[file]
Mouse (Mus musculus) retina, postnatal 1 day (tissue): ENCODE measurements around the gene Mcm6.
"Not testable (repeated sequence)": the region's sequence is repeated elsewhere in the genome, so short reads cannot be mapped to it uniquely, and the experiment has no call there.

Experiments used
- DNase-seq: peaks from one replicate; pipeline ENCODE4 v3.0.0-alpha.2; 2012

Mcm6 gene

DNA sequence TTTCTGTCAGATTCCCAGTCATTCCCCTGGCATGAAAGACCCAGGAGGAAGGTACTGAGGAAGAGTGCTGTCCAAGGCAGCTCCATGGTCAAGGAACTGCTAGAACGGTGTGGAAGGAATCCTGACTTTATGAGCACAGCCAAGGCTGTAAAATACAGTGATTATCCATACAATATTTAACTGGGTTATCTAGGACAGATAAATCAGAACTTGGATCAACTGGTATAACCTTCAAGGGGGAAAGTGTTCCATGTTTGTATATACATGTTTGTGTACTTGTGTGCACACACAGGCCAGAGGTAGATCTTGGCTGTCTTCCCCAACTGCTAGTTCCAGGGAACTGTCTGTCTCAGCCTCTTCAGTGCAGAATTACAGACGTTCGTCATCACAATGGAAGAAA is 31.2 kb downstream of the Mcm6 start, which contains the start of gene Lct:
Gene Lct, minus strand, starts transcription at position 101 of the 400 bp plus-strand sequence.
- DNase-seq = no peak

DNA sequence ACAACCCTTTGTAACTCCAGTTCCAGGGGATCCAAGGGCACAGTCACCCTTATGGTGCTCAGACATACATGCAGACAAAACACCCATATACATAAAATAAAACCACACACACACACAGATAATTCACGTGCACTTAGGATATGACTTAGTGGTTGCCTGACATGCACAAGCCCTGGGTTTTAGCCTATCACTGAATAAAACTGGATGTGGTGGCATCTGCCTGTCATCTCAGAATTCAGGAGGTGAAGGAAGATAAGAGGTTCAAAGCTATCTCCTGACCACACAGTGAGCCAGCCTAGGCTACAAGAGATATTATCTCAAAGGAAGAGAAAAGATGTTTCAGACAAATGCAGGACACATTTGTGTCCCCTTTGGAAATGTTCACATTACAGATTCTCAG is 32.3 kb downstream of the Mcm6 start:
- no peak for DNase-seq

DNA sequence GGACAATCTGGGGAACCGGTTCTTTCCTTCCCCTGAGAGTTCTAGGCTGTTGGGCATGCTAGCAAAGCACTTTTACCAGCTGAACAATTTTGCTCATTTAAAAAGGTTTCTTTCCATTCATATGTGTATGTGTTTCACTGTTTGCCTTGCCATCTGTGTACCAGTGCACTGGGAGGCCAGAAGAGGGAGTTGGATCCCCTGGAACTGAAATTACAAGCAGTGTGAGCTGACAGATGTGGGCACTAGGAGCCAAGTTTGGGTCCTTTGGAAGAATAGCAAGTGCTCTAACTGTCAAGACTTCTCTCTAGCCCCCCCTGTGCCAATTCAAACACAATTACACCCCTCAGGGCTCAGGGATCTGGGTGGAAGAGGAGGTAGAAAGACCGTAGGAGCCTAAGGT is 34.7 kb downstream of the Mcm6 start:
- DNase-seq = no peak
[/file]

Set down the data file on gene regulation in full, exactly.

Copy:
Mouse (Mus musculus) retina, postnatal 1 day (tissue): ENCODE measurements around the gene Mcm6.
"Not testable (repeated sequence)": the region's sequence is repeated elsewhere in the genome, so short reads cannot be mapped to it uniquely, and the experiment has no call there.

Experiments used
- DNase-seq: peaks from one replicate; pipeline ENCODE4 v3.0.0-alpha.2; 2012

Mcm6 gene

DNA sequence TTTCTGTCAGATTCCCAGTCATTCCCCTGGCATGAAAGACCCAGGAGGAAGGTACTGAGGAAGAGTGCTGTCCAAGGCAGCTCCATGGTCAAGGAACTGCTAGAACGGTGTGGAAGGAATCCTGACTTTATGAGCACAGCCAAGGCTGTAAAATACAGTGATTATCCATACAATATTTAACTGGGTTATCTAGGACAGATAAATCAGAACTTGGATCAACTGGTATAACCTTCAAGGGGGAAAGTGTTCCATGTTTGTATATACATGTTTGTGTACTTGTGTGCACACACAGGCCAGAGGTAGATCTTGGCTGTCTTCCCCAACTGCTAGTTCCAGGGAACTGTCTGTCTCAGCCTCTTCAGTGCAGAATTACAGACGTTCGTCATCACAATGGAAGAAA is 31.2 kb downstream of the Mcm6 start, which contains the start of gene Lct:
Gene Lct, minus strand, starts transcription at position 101 of the 400 bp plus-strand sequence.
- DNase-seq = no peak

DNA sequence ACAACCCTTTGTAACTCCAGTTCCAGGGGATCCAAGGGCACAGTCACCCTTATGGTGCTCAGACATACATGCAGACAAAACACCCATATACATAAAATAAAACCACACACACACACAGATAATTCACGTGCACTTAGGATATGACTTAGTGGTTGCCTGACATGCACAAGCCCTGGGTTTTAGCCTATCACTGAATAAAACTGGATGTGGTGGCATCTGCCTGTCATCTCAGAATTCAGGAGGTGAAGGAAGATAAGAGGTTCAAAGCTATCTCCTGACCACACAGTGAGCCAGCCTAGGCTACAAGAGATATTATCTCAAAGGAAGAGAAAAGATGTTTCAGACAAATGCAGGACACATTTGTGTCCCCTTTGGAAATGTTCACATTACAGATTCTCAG is 32.3 kb downstream of the Mcm6 start:
- no peak for DNase-seq

DNA sequence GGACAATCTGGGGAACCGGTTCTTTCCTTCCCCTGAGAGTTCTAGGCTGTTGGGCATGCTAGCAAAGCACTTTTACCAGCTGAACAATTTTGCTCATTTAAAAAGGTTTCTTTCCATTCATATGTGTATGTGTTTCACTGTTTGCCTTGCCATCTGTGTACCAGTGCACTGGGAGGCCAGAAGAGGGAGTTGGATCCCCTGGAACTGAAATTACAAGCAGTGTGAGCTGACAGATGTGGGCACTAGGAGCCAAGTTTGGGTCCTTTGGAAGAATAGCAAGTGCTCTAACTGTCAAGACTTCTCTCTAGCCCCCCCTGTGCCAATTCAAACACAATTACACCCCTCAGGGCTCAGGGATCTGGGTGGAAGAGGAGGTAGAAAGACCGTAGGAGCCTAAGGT is 34.7 kb downstream of the Mcm6 start:
- DNase-seq = no peak